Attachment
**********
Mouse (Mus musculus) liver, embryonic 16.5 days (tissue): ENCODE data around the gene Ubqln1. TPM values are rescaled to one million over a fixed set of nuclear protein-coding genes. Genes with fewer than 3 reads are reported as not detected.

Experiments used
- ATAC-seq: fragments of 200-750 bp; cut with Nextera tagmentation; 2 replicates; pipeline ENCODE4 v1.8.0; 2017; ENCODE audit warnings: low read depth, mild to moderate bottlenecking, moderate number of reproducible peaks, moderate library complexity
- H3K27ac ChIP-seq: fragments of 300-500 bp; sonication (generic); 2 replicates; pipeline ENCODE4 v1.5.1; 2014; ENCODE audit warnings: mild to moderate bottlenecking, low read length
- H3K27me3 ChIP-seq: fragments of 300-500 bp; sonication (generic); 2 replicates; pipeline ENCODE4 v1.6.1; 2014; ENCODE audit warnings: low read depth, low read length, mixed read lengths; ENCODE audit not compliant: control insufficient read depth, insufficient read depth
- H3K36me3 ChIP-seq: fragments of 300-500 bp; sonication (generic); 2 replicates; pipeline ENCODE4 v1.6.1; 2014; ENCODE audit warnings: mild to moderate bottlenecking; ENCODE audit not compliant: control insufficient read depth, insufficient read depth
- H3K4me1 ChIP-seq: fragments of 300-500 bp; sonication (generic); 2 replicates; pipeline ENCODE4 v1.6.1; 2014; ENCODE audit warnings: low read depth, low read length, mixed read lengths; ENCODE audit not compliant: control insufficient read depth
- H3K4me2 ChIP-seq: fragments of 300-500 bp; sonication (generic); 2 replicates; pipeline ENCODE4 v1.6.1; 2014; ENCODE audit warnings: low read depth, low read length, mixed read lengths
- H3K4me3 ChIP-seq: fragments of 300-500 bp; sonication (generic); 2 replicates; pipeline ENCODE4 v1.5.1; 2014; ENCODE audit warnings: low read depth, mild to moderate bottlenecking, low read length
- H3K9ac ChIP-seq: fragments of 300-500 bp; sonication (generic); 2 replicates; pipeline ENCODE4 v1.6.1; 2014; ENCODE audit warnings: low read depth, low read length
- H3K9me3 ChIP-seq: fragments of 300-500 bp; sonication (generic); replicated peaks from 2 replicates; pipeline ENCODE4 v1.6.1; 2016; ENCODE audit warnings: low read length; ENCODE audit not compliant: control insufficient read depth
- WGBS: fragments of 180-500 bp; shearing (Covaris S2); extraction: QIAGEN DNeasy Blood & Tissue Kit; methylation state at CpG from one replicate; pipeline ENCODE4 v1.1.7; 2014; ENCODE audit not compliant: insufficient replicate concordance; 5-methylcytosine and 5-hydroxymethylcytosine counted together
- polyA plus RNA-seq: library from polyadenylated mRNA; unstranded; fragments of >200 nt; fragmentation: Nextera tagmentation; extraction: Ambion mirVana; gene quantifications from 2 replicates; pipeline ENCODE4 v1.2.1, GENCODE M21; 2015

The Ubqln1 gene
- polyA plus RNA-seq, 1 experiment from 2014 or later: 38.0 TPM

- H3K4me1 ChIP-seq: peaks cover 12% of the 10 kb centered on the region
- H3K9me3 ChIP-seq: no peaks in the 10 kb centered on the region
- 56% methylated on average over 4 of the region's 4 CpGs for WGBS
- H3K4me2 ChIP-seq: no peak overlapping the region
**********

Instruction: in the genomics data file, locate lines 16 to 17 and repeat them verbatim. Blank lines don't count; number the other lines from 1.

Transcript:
- H3K4me1 ChIP-seq: peaks cover 12% of the 10 kb centered on the region
- H3K9me3 ChIP-seq: no peaks in the 10 kb centered on the region